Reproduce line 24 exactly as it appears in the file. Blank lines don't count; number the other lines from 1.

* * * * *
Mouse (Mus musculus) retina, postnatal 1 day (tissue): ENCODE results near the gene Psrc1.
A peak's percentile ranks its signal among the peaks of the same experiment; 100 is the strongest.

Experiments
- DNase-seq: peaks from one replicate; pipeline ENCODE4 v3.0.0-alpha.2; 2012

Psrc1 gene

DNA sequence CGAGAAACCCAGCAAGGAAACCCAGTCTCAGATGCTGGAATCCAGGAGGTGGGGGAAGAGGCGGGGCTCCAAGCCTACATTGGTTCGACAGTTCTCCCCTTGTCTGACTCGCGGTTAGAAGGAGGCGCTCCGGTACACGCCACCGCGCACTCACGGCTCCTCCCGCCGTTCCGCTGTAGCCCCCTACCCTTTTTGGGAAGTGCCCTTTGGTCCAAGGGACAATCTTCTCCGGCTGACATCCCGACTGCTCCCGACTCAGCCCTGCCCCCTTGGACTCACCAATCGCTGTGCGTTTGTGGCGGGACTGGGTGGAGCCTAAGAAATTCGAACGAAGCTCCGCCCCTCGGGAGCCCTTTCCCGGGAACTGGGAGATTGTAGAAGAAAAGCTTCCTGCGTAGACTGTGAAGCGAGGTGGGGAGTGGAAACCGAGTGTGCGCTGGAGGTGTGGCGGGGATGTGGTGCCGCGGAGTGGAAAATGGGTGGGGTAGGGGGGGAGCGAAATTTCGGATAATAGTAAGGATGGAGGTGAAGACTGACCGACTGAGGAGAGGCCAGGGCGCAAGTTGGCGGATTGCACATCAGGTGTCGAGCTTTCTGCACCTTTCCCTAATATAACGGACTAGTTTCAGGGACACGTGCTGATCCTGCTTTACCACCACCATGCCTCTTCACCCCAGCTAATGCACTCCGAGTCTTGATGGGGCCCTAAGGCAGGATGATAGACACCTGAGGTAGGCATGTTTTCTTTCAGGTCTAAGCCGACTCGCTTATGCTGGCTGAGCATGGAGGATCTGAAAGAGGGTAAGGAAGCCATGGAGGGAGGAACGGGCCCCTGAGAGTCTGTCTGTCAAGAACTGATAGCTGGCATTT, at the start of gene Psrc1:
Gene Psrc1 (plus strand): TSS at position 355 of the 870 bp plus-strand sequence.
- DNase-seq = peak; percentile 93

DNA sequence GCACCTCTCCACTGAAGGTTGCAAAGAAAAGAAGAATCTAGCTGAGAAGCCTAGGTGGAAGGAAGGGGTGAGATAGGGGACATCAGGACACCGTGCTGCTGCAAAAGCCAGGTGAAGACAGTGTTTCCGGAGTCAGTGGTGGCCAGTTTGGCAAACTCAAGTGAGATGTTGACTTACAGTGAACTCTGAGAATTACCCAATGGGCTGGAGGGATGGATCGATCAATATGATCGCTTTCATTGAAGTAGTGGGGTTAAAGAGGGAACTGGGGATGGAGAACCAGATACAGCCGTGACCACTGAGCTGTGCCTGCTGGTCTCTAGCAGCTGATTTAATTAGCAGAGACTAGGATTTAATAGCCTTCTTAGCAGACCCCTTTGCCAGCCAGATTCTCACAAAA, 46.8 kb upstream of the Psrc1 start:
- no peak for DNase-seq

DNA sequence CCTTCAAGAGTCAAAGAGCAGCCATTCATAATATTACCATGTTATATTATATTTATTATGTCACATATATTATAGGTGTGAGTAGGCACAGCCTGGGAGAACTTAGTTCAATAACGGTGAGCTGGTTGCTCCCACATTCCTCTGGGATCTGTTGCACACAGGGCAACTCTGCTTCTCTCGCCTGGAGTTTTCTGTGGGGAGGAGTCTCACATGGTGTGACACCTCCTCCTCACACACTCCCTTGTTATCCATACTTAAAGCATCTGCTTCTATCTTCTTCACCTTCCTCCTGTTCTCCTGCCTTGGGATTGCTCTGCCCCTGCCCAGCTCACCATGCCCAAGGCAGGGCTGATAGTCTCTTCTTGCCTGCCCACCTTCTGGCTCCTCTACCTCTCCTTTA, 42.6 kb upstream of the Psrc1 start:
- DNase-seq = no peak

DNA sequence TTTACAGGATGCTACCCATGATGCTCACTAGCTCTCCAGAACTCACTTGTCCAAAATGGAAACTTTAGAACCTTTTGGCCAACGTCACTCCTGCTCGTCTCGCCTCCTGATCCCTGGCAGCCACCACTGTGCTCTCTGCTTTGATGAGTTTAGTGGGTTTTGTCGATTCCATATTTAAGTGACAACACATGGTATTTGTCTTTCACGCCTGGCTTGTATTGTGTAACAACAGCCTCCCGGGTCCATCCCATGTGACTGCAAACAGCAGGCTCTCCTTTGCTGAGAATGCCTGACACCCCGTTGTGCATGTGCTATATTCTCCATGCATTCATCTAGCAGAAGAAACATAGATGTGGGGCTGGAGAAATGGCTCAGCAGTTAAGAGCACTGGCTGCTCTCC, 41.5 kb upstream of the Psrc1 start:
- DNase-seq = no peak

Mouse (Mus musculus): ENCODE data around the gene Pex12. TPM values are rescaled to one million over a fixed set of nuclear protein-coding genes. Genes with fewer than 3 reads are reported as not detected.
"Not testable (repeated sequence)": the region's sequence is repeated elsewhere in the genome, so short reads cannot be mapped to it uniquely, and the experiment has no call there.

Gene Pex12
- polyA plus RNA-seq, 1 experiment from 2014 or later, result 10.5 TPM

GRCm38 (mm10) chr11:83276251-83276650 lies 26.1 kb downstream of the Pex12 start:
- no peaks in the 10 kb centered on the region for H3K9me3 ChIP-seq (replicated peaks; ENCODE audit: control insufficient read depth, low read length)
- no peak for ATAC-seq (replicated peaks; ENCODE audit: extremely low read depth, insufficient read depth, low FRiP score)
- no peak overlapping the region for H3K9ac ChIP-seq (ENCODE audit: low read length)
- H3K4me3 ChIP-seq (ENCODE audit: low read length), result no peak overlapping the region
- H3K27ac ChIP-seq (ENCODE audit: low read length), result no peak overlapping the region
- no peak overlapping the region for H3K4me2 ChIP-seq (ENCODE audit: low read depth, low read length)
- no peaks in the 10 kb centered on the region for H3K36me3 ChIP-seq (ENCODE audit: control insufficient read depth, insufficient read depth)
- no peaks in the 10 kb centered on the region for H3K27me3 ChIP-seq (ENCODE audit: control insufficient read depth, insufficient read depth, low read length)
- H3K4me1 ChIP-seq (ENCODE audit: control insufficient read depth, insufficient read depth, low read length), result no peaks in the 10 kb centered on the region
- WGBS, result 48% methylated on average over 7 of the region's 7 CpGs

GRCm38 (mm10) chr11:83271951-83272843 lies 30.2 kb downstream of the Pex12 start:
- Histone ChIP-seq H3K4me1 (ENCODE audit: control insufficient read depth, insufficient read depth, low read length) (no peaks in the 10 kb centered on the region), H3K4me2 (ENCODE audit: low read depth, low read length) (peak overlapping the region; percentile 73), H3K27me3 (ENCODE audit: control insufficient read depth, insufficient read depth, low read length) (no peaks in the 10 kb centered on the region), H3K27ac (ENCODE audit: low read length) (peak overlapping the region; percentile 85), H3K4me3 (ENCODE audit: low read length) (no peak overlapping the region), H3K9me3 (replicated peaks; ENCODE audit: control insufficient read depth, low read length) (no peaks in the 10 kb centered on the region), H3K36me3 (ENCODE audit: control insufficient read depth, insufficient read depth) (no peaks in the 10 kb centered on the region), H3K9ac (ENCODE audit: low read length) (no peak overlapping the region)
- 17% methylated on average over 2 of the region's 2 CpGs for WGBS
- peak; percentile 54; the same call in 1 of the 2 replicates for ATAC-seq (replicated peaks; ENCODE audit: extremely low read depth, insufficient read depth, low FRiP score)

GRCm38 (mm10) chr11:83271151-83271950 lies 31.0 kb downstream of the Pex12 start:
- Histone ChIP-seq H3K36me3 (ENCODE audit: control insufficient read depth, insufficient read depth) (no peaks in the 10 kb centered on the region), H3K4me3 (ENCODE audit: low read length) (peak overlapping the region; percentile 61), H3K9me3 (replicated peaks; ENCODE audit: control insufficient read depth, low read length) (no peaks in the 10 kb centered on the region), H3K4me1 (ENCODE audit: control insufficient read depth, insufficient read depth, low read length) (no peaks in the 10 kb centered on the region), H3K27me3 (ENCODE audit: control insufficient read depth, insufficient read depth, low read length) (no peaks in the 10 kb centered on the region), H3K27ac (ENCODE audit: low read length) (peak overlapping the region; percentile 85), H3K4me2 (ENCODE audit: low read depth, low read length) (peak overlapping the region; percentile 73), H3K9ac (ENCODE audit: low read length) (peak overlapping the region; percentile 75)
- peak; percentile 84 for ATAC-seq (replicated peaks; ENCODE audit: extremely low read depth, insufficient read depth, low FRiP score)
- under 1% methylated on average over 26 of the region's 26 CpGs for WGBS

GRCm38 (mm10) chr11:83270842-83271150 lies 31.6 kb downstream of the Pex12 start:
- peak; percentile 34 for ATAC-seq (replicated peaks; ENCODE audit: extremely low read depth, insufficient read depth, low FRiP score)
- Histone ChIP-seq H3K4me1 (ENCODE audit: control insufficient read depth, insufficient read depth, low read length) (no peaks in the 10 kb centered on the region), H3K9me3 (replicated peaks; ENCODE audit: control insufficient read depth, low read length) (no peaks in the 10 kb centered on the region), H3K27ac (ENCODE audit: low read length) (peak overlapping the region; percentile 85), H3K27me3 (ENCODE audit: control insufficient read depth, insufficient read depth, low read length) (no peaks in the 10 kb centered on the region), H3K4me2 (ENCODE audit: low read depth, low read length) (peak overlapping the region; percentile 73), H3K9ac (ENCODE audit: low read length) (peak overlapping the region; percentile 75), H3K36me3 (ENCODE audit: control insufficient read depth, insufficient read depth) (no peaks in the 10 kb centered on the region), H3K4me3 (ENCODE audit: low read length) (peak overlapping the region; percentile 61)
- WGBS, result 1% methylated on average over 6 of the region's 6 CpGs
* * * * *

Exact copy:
- H3K27ac ChIP-seq (ENCODE audit: low read length), result no peak overlapping the region